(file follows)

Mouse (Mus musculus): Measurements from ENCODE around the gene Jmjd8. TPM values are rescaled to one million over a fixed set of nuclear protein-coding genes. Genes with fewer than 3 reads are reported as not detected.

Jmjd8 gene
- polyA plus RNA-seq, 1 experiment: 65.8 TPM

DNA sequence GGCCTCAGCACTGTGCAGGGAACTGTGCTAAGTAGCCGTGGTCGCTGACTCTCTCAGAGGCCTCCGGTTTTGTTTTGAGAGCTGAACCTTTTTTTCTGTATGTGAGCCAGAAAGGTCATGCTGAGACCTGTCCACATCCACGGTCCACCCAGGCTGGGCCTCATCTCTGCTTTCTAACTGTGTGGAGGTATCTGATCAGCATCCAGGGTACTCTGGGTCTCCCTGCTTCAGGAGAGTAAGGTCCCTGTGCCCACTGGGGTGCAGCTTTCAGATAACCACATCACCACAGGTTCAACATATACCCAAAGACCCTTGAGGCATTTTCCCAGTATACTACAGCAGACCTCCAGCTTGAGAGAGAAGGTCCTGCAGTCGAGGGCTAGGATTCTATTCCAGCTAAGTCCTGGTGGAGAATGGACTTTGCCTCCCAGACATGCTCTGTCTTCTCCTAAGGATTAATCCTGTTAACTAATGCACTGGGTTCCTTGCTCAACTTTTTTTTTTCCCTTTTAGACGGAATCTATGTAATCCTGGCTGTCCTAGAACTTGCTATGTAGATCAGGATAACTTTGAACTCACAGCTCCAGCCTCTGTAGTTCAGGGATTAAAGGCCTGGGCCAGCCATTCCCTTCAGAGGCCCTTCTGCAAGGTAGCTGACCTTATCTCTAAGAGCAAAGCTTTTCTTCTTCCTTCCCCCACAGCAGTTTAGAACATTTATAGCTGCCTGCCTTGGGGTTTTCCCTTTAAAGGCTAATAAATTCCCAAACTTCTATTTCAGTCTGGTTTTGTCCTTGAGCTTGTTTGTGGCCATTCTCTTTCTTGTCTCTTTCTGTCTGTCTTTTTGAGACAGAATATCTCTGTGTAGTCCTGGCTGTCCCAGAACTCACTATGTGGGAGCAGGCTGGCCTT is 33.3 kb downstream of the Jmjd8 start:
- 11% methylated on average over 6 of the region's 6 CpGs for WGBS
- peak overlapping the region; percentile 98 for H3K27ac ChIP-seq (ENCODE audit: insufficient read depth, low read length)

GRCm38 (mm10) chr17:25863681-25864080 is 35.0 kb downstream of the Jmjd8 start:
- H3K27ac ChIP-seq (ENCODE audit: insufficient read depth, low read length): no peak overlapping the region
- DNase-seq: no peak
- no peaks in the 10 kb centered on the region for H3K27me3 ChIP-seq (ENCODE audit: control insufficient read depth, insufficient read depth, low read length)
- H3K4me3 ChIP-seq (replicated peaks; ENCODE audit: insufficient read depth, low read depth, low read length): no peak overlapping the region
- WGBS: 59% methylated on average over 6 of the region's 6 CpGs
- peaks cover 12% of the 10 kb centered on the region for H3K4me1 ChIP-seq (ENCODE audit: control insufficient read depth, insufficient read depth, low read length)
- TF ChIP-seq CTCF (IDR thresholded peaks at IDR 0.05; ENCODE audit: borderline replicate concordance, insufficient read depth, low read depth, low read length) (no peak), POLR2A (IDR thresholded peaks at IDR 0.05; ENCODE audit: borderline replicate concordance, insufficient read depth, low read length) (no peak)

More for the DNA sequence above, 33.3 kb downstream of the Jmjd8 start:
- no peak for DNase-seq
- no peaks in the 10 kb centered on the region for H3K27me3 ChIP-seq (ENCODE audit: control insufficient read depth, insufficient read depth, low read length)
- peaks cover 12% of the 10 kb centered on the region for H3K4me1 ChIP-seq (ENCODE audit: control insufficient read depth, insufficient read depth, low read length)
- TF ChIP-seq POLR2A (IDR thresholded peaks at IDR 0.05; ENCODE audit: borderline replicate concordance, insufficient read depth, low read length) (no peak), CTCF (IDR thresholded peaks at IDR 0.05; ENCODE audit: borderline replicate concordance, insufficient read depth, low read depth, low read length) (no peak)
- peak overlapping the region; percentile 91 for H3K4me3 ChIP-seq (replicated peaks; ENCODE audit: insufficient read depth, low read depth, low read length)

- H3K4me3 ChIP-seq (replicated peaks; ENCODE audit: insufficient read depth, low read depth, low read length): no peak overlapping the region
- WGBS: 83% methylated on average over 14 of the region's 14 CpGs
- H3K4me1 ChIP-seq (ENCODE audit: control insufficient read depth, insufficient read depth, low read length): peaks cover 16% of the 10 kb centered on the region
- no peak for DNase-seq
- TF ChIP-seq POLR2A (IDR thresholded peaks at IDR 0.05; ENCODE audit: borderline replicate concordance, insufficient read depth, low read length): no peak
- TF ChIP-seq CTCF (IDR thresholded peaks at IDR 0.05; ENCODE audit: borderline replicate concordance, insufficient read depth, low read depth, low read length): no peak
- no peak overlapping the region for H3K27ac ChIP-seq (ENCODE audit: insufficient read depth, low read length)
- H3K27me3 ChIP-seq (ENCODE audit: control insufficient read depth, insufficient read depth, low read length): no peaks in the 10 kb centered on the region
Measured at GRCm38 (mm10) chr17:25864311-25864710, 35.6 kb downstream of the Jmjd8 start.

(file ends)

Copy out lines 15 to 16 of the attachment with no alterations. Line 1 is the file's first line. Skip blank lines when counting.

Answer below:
More for the DNA sequence above, 33.3 kb downstream of the Jmjd8 start:
- no peak for DNase-seq